"Anybody can produce a dress. There's always a lotta small people with low overhead. When something gets hot, nobody can produce it fast enough and the supply may not catch for months. In that time you'll get five, 10, 20 people making the same thing. The original will always sell the best, but 70 to 80 percent of the market is made of people who do nothing till they hear what dress is selling in the stores and then they copy it. It's the fabric that sells 'em. Fabric is the crucial thing, then color, then design. I can predict accurately for four to six weeks ahead, though the business can change drastically in that time. I can project a trend up to six months.
"But on the other hand if something really good comes along it can be too good and saturate the market, and you have no way of knowing when that's gonna happen. And then you can get some trend out of nowhere like'Annie Hall.' I don't know. The signs are always there; it's reading them that's hard."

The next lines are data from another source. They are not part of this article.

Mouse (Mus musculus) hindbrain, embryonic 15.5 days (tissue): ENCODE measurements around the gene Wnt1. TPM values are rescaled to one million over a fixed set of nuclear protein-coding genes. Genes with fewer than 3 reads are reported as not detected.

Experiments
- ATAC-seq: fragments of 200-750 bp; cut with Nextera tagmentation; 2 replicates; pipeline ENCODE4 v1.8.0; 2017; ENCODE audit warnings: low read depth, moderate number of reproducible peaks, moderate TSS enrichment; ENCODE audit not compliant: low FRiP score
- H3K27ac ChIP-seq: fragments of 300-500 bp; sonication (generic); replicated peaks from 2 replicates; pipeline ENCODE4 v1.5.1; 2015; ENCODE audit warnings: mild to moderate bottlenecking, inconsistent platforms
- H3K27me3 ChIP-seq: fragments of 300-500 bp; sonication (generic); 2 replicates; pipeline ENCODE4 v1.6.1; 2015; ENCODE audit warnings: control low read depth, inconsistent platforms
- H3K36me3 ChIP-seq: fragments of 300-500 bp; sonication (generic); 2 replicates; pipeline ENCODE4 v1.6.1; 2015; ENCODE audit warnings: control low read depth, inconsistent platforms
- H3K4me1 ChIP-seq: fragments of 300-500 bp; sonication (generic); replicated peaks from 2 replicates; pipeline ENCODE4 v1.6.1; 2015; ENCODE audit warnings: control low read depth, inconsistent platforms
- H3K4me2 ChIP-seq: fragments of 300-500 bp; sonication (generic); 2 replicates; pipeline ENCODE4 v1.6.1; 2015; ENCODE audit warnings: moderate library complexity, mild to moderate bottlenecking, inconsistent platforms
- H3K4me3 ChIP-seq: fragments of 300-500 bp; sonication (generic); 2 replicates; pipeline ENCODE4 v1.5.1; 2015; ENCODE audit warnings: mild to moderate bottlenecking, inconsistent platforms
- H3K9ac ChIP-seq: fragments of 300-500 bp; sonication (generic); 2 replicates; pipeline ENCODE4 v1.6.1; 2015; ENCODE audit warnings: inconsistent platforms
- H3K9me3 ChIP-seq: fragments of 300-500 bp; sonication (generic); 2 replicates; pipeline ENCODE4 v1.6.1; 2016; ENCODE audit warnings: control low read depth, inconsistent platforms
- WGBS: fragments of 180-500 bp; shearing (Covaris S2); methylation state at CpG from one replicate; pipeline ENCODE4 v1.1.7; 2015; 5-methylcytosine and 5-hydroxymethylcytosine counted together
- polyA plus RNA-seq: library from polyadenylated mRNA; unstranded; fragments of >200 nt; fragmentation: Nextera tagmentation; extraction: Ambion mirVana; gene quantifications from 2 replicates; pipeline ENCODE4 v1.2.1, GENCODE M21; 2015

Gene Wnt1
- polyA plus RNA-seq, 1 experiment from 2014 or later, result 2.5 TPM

Leonard S. Berstein insists that there exists on 7th Avenue a practice called "knocking off a style." This is when a manufacturer wants to save money so he fires his designer and goes out and buys some likely looking dresses at Saks and Macy's and copies them. THis can be strictly an emergency as when the designer has quit the day before and the new line is due today. Or it can be, unfortunately, a habit. Some garment firms are known as "known-off houses," and they are not highly esteemed by the others.
It is 5 o'clock and men are sitting around the office in their shirtsleeves watching a couple of colleagues struggling to zip a plastic cover over a rack of dresses on a cart.Finally they get it load. Shrug into their jackets. Shove the cart laboriously across the deep pile carpet toward the door.
It is 5 o'clock and the elevaots are jammed with women, all ages - cutters trimmers, sewers, pattern makers, designers. The sex roles seem unusually rigid in this business: When you speak of a designer you automatically say "she." The young ones are dress ed to beat the band.
It is 5 o'clock and the sidewalks and even the streets themselves are awash with people flooding toward the subway, and you still haven't found out why it's considered bad luck to sit on a cutting table, in fact you haven't even seen a cutting table yet.
One day? A year? You could spend your whole life on 7th Avenue ...